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So I have an odd real-world problem in which the data that's going to be fed to a categorical predictive model has (a few) certain features, and when building a model I can bolt on additional datasets that add context to some of those features, but when it's going to be running live I won't be able to use any of that additional data - the model itself needs to already "know" what's important about specific values of the original data and be able to operate just on those attributes.

The major features here are time(/date/DOW) and location (lat/long) within a city. So, the additional datasets are context about that location (zoning, demographics, transit) or time (traffic, commercial activity, etc). But for performance reasons (join cost, etc) we can't use them live, we only have the time and location numbers (plus easily parse-able derivatives).

I'm imagining a process whereby the model uses those additional features to learn which subsets or demarcations of time-and-location actually matter, and can then continue to use those weightings and rules or whatever even in the absence of the additional features, just relying on the numerical values. But it's also possible that there's no such approach. Can anyone suggest an algorithm or approach that could let us retain some of that value?

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It sounds like a great opportunity for feature engineering. You're contemplating this in your last paragraph so you're on the right track, but I'll elaborate on a possible solution here.

You could use the features that you know will exist in the test set to construct synthetic features based on the context information. For example, you could predict the traffic given the datetime and location, whereas zoning would only be based on location. Similar with demographics and transit. Your goal at this stage would be to construct an algorithm to build each synthetic feature, knowing you will have to apply it per row on the test data (and any incoming data upon deployment).

Then train your algorithm using the features that will exist in the test set and the synthetic features (not the extra context information).

After that, construct the synthetic features in the test data. You're not creating new data here, you're just transforming features into what will hopefully be more descriptive features. Now you can use the real and synthetic features to evaluate the model you trained previously. I'm not saying this will definitely give you better results, but it's something I would explore.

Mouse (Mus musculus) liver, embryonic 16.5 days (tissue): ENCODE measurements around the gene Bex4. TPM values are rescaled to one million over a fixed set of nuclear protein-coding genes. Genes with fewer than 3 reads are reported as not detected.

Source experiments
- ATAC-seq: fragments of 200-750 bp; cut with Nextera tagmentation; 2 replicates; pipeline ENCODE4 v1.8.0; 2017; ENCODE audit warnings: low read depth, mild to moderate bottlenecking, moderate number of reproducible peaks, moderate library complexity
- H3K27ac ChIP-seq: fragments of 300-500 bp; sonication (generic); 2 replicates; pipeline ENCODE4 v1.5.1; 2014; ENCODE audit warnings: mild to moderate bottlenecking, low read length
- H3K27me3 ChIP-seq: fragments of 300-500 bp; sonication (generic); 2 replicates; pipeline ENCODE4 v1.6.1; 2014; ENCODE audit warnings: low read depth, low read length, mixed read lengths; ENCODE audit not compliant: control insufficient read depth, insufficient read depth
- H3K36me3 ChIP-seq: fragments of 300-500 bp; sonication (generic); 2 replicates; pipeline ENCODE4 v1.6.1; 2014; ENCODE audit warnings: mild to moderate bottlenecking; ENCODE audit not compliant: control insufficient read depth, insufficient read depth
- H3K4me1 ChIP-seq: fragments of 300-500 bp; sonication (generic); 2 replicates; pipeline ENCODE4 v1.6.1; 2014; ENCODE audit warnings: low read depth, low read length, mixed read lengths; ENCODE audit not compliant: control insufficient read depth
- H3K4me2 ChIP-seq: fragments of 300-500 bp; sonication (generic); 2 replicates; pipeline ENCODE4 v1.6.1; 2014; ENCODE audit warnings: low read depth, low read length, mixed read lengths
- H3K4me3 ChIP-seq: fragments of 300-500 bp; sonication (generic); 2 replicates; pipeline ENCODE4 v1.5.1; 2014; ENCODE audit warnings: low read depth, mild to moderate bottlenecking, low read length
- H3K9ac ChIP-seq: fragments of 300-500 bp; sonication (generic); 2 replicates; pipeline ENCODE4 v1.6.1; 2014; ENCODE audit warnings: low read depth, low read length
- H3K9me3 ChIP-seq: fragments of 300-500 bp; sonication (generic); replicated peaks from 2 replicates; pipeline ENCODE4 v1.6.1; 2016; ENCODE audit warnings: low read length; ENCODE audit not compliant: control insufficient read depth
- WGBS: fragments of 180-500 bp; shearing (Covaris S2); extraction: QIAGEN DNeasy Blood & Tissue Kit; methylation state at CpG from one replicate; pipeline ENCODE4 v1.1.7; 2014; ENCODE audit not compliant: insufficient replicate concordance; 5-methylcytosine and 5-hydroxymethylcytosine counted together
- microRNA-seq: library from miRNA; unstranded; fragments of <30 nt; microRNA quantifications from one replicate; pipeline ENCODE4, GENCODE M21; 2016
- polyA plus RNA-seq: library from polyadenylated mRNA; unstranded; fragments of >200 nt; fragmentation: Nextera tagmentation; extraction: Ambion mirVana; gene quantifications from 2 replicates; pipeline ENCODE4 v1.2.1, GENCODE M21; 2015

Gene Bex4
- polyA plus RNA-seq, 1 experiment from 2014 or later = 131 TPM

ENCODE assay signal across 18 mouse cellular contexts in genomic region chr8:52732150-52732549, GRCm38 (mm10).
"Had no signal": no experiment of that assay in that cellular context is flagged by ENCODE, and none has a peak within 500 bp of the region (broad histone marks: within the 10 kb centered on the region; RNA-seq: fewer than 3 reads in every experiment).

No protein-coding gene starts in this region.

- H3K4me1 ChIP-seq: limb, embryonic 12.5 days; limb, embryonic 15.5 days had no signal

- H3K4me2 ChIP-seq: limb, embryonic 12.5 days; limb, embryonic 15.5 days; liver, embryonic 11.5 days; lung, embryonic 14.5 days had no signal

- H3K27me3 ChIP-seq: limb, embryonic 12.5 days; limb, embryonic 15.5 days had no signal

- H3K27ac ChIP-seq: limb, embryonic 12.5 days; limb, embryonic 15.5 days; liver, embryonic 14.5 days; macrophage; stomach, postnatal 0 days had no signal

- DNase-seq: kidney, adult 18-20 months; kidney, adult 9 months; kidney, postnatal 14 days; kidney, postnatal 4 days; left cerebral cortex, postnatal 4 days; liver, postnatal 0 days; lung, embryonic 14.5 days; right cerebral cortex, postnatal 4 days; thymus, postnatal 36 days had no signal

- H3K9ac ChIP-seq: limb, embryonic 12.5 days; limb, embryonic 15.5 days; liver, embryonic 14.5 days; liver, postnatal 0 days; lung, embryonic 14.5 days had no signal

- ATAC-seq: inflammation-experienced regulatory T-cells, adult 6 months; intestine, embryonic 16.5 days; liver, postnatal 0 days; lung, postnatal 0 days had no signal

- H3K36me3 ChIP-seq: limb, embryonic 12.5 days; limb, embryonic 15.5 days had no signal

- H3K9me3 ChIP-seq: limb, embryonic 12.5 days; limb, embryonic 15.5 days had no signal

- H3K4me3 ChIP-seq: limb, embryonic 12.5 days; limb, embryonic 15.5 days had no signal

Ultimately this is just giving your ML algorithm a head start. Instead of blindly training a generic algorithm on the features that exist, we can use logic and common sense (and some extra information) to build part of the algorithm first (the feature transformations) to give the final classifier a better chance. Additionally, this way you can encode the information from the extra training data without having to deal with missing features in your test set.

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  • $\begingroup$ thanks, I kinda knew I could take some sort of approach like this, except I'm lazy so I wanted an algorithm to figure out what concoction of synthetic (static) features would actually be helpful, based on the (ephemeral) joined context data. Maybe building a human-interpretable model like a decision tree on the training-plus-context-data would let me deduce how to go about crafting those synthetic features. $\endgroup$ – Steve Estes Jan 8 at 4:17
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Thats not how it works, there is not juice to be extracted if the data is missing from the test set.

You will have features in train that might be discriminative, but missing in test. Then when you try to predict there wont be any inputs that you can map to the outputs.

This beeing said I should mention that NaiveBayesclassifier will not use missing features, so there would be no harm in including them but you wont get any additional information, just more unnecessary complexity.

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Though most of the Libraries will through an error for this, even if we manage(let's assume) to create the features based on any logic e.g. Fill NAN, it will not work

ML model just creates a pattern based on data. If it has created a pattern using some set of features and at the moment of prediction those features are unavailable it will definitely impact the result.

I believe we are trying to solve a data engineering problem in the ML space. We must see why can't we resolve the join/cost issue.

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